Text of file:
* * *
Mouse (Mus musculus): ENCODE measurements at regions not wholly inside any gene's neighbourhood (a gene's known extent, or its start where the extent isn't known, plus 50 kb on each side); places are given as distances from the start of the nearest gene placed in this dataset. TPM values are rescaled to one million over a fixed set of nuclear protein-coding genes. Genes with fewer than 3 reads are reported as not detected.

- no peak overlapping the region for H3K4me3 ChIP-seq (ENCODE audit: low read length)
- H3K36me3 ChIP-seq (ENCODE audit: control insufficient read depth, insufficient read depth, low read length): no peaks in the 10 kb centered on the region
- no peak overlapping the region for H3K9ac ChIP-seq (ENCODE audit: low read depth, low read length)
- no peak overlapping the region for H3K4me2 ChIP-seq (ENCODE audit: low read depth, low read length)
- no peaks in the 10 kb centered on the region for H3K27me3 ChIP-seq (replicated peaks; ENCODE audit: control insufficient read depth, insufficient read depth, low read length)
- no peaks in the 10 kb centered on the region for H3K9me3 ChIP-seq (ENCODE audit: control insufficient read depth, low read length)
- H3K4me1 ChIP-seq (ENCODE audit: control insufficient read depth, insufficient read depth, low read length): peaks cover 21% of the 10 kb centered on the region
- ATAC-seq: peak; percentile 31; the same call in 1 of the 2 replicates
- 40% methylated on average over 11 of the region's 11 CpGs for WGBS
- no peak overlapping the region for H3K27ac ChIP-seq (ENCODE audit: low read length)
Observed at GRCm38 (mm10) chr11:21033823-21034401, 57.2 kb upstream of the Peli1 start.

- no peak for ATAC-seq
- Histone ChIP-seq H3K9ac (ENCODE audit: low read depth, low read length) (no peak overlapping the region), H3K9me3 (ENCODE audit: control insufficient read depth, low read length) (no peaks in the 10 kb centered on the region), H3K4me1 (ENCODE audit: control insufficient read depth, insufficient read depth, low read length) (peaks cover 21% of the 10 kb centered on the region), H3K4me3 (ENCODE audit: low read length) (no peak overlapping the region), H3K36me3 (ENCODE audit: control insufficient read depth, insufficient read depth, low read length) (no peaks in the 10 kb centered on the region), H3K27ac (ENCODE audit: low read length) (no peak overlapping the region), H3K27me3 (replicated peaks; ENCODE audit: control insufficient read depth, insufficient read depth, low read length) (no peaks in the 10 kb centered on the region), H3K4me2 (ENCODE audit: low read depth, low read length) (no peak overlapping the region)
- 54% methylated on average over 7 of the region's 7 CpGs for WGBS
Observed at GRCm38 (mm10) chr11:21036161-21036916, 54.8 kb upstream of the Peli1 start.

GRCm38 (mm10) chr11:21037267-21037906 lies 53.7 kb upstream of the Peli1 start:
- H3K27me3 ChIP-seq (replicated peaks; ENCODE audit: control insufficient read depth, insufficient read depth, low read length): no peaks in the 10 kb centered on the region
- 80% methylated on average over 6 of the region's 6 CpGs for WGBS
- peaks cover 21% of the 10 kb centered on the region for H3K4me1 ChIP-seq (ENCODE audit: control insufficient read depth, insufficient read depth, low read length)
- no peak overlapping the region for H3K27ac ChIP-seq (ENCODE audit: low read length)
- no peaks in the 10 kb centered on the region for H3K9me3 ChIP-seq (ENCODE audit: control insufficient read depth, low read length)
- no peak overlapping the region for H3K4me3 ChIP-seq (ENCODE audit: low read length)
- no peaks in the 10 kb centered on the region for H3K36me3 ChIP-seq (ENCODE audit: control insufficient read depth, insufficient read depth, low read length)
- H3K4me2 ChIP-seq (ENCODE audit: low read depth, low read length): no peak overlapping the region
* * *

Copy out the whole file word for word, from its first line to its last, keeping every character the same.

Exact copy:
Mouse (Mus musculus): ENCODE measurements at regions not wholly inside any gene's neighbourhood (a gene's known extent, or its start where the extent isn't known, plus 50 kb on each side); places are given as distances from the start of the nearest gene placed in this dataset. TPM values are rescaled to one million over a fixed set of nuclear protein-coding genes. Genes with fewer than 3 reads are reported as not detected.

- no peak overlapping the region for H3K4me3 ChIP-seq (ENCODE audit: low read length)
- H3K36me3 ChIP-seq (ENCODE audit: control insufficient read depth, insufficient read depth, low read length): no peaks in the 10 kb centered on the region
- no peak overlapping the region for H3K9ac ChIP-seq (ENCODE audit: low read depth, low read length)
- no peak overlapping the region for H3K4me2 ChIP-seq (ENCODE audit: low read depth, low read length)
- no peaks in the 10 kb centered on the region for H3K27me3 ChIP-seq (replicated peaks; ENCODE audit: control insufficient read depth, insufficient read depth, low read length)
- no peaks in the 10 kb centered on the region for H3K9me3 ChIP-seq (ENCODE audit: control insufficient read depth, low read length)
- H3K4me1 ChIP-seq (ENCODE audit: control insufficient read depth, insufficient read depth, low read length): peaks cover 21% of the 10 kb centered on the region
- ATAC-seq: peak; percentile 31; the same call in 1 of the 2 replicates
- 40% methylated on average over 11 of the region's 11 CpGs for WGBS
- no peak overlapping the region for H3K27ac ChIP-seq (ENCODE audit: low read length)
Observed at GRCm38 (mm10) chr11:21033823-21034401, 57.2 kb upstream of the Peli1 start.

- no peak for ATAC-seq
- Histone ChIP-seq H3K9ac (ENCODE audit: low read depth, low read length) (no peak overlapping the region), H3K9me3 (ENCODE audit: control insufficient read depth, low read length) (no peaks in the 10 kb centered on the region), H3K4me1 (ENCODE audit: control insufficient read depth, insufficient read depth, low read length) (peaks cover 21% of the 10 kb centered on the region), H3K4me3 (ENCODE audit: low read length) (no peak overlapping the region), H3K36me3 (ENCODE audit: control insufficient read depth, insufficient read depth, low read length) (no peaks in the 10 kb centered on the region), H3K27ac (ENCODE audit: low read length) (no peak overlapping the region), H3K27me3 (replicated peaks; ENCODE audit: control insufficient read depth, insufficient read depth, low read length) (no peaks in the 10 kb centered on the region), H3K4me2 (ENCODE audit: low read depth, low read length) (no peak overlapping the region)
- 54% methylated on average over 7 of the region's 7 CpGs for WGBS
Observed at GRCm38 (mm10) chr11:21036161-21036916, 54.8 kb upstream of the Peli1 start.

GRCm38 (mm10) chr11:21037267-21037906 lies 53.7 kb upstream of the Peli1 start:
- H3K27me3 ChIP-seq (replicated peaks; ENCODE audit: control insufficient read depth, insufficient read depth, low read length): no peaks in the 10 kb centered on the region
- 80% methylated on average over 6 of the region's 6 CpGs for WGBS
- peaks cover 21% of the 10 kb centered on the region for H3K4me1 ChIP-seq (ENCODE audit: control insufficient read depth, insufficient read depth, low read length)
- no peak overlapping the region for H3K27ac ChIP-seq (ENCODE audit: low read length)
- no peaks in the 10 kb centered on the region for H3K9me3 ChIP-seq (ENCODE audit: control insufficient read depth, low read length)
- no peak overlapping the region for H3K4me3 ChIP-seq (ENCODE audit: low read length)
- no peaks in the 10 kb centered on the region for H3K36me3 ChIP-seq (ENCODE audit: control insufficient read depth, insufficient read depth, low read length)
- H3K4me2 ChIP-seq (ENCODE audit: low read depth, low read length): no peak overlapping the region